BRATTLEBORO -- The secret to saving the world could be hidden in the miles and miles of parking lot in the United States, Dr. Arjun Makhijani said Saturday.Makhijani addressed roughly 65 people at the annual membership meeting for the New England Coalition on Nuclear Pollution.
The author of "Carbon-Free and Nuclear-Free: A Roadmap for U.S. Energy Policy" and a recognized authority on energy issues, Makhijani repeatedly referred to himself as a "poor Indian boy" and a "ham" during his speech Saturday.
Makhijani is also the president of the Institute for Energy and Environmental Research in Takoma Park, Md. He earned his Ph.D. in engineering at the University of California, Berkeley in 1972, specializing in nuclear fusion.
Makhijani spoke about a number of energy alternatives to nuclear power. One of what he calls the "bumper stickers" in his book is that "parking lots are the answer."
By this he meant that, given the sheer mass of parking lot space in the U.S., it would be an ideal situation to put canopies with solar paneling over as many as possible, providing a lot of energy as well as shade for motorists. "They like it in Texas, it's hot there," he
Makhijani told story after story Saturday, most of which caused nods and murmurs of assent from the audience, which was made up of a number of people who were by no means new to the discussion of nuclear power. One woman sat quietly in her seat, wearing a hand-colored shirt demanding the close of Vermont Yankee.
Makhijani believes the nation can eliminate its carbon dioxide emissions by 2050 and can do it without relying on nuclear power.
One argument in favor of nuclear power is its ability to provide baseload capacity --power 24 hours a day, 365 days a year. But Makhijani said power coming from biomass and geothermal resources and solar thermal power plants with heat storage complemented by battery storage can provide that baseload.
It won't be an easy transition, he said, but with a little bit of planning, the United States can do it in less than 50 years.
He has set out six steps the United States needs to take to make carbon-free energy a reality:
* Enact a physical limit on carbon dioxide emissions (also called a hard cap) for large users of fossil fuels that steadily declines to zero.
* Eliminate all subsidies and tax breaks for fossil fuels, nuclear power and biofuels from food crops.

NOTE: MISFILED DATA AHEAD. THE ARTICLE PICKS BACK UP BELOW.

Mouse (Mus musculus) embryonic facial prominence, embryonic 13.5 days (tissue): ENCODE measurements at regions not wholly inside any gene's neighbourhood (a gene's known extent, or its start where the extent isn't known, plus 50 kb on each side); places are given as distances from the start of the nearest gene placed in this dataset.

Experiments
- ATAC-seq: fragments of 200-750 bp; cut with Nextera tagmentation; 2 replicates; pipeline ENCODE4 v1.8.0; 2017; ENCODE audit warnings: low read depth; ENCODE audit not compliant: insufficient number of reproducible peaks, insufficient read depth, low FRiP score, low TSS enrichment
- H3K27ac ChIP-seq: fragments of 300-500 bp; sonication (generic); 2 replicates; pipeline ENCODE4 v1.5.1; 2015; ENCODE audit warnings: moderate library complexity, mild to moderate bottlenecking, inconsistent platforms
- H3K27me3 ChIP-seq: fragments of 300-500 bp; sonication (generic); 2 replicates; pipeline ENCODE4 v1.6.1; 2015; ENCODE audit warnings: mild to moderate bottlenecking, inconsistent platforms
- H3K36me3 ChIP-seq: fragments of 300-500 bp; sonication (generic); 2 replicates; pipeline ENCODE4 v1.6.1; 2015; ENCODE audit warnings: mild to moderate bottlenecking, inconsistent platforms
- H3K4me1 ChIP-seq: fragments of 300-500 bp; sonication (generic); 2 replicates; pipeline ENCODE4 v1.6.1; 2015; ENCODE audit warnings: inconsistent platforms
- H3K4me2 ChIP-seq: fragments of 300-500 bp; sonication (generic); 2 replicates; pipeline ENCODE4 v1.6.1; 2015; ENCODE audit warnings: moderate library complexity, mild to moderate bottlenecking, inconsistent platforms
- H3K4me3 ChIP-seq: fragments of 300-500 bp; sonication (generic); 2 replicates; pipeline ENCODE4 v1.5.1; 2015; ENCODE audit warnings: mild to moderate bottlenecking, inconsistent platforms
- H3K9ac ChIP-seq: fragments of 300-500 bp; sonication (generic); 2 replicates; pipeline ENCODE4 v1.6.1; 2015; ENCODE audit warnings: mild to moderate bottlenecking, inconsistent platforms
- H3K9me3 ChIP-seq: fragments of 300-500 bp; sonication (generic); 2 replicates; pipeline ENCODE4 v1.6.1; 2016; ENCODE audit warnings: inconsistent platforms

* Build demonstration energy supply plants including solar thermal, solar photovoltaic and carbon dioxide capture in microalgae for liquid fuel production.
* Leverage government purchasing power to create markets for advanced technologies such as plug-in hybrid vehicles.
* Ban new coal-fired plants unless they include reliable carbon capture and storage.
* Create and enforce stringent efficiency standards for appliances, transportation and buildings.
"If we do everything right," he said Saturday, "we can get rid of carbon dioxide in 30 to 50 years."
While he was preaching to the choir somewhat, Makhijani presented a number of ideas he admitted they may not all agree with.
"We are in deep trouble," he said, if we don't cut down our carbon dioxide emissions. "The planet is in intensive care. What do you do when you're in intensive care with cancer? You do toxic things to your body to get rid of it. If you want to survive, you have to do some nasty things."
This related to many people's concerns about the aesthetics of wind turbines, he said. "If you want to look at electricity, do that. Don't worry about the view. This argument needs to be settled. We have to get tough. We don't have a lot of time."
Makhijani said he did not agree with alternative fuel sources such as wheat or corn. "By turning food to fuel and fuel into food ... how stupid are we?"
He worried that the world has not yet weighed the effect of these sources. "We don't know the net of Brazilian ethanol, poor residents getting pushed out."
Another bumper sticker, he said, is that "Weeds are the answer."
"Microalgae have been demonstrated to capture over 80 percent of the daytime carbon dioxide emissions from power plants and can be used to produce up to 10,000 gallons of liquid fuel per acre per year," wrote Makhijani.
He also disagreed with the idea of carbon offsets. "I'm against you salving your conscience by paying somebody to plant a tree," he said. "I was surprised to come to the conclusion that we can actually get rid of it all without all this funny money."
The idea of virtue played a big role in his discussion Saturday. "I assume that the number of virtuous people in the United States will not change. We don't have time to convince everyone to be virtuous. If you want to do that, we're going to fail."
He told the group that the public needed to lead this movement. "We need the leadership of the people. The wind is you, just remember that. You have to create that political wind so politicians feel it."
Nicole Orne can be reached at firstname.lastname@example.org
© 2008 The Reformer